Optus, iiNet put filters to the test

Telcos infiltrate to get the facts.

Telcos critical of the government's clean-feed Internet scheme will respond to a call to trial the technology over the holiday season.

The initiative, funded as part of the government's $125.8 million cyber safety plan, will impose mandatory ISP-level Internet content filtering nation-wide, and will block Web pages detailed in two blacklists operated by the Australian Communications and Media Authority (ACMA).

iiNet chief regulatory officer Stephen Dalby said it will take part in the trial, despite its objections to the plan.

"We are very keen to participate in it, but we do not support the notion of ISP-level filtering," Dalby said.

"The best way to get the facts is to work on the inside.

"If the technology delivers unacceptable false positives or slows down speeds, we will gladly publish the details."

Dalby said participation in the trial is important despite the fact he considers it a "dumb idea". He said child porn will not be cut back with content filtering technology.

Optus spokesman Maha Krishnapillai said it will participate in the pilot to establish the effectiveness of the filters.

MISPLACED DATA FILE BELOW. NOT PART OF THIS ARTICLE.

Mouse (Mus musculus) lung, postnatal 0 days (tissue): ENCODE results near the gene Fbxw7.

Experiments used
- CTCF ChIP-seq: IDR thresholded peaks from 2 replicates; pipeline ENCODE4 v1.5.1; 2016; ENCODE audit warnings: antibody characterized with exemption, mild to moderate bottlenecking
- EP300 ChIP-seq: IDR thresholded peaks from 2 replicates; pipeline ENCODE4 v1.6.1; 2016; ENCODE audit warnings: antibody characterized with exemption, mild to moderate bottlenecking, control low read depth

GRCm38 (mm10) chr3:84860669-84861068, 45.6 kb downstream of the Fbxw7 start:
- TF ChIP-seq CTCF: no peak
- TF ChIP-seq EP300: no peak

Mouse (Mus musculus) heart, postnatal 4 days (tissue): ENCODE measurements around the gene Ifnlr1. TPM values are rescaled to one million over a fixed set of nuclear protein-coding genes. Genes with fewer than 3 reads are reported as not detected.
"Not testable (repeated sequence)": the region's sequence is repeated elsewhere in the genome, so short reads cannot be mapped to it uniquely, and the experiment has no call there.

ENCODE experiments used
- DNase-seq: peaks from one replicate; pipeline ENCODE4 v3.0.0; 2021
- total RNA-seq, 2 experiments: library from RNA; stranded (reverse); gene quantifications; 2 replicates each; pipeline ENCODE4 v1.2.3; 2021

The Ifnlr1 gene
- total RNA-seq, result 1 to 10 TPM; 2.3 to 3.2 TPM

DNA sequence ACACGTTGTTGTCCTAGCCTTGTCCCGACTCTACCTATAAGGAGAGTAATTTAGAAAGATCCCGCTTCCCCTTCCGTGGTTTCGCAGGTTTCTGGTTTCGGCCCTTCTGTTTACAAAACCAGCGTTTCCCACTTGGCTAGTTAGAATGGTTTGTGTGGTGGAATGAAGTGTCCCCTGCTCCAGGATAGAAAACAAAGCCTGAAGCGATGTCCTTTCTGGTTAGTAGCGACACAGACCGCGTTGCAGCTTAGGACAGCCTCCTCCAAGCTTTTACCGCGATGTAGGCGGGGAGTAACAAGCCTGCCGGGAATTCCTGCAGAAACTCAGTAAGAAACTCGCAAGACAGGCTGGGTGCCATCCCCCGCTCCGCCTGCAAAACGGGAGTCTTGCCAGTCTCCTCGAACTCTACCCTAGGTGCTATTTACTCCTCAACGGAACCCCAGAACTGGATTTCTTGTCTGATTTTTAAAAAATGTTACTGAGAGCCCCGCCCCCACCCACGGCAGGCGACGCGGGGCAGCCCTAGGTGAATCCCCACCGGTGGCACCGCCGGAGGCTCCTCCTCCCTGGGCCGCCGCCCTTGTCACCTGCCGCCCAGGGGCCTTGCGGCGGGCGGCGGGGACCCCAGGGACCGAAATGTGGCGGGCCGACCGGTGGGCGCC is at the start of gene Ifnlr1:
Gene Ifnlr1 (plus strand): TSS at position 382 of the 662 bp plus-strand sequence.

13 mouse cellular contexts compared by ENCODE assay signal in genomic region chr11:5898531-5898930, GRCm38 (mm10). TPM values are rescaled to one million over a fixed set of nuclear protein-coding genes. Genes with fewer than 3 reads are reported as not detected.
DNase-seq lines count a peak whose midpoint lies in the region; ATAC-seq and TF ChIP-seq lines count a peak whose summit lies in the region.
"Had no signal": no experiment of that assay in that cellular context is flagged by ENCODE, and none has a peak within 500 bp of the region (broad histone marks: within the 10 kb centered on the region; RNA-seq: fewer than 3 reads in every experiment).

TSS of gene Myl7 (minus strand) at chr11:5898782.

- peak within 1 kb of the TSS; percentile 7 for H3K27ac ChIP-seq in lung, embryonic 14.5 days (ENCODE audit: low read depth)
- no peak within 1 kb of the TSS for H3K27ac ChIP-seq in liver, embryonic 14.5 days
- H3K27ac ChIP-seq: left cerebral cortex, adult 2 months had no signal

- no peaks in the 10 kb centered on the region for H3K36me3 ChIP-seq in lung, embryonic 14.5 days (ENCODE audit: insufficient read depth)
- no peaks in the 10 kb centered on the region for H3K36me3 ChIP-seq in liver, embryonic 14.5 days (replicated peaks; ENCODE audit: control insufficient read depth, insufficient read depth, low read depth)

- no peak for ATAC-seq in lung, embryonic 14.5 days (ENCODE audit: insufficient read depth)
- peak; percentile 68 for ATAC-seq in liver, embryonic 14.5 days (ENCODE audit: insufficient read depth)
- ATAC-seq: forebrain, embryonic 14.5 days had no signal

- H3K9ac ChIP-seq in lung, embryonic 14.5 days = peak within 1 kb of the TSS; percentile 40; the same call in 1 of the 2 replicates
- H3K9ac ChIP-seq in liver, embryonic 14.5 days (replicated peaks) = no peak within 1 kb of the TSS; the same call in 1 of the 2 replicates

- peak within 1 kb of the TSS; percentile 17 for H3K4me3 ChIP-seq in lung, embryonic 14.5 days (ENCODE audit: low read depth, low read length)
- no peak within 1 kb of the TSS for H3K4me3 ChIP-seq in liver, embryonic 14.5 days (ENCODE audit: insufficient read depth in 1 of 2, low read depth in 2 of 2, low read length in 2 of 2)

"We want customers to be very comfortable with using the Internet and we do not want to have clumsy technology in place," Krishnapillai said.

"Optus is committed to work with government. There are real challenges about how it will be done."

The scheme has angered communications technologists and privacy activists who have raised concerns over the effectiveness and accuracy of the technology and the power it hands to government to potentially censor Web sites containing information on euthanasia or political protest.

Such material was incorrectly blocked by content filters inside the Parliament House network, which outraged senators who could not research portfolios relating to sex and guns.

Sources privy to the pilot's EOI documents say the trial will be restricted to 12Mbps — a small fraction of ISP network connections — which they say will undermine the final test results.

Critics made similar comments after the filtering technology was tested last July against a simulated load of 30 users. They said even the most accurate filter, which returned a 94 percent accuracy rating, would incorrectly block up to 10,000 Web pages out of 1 million.

The trial is expected to use a blacklist of 10,000 banned Web pages, using the rumoured 1300-page blacklist held by the ACMA mixed with dummy data.

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Darren Pauli

Computerworld
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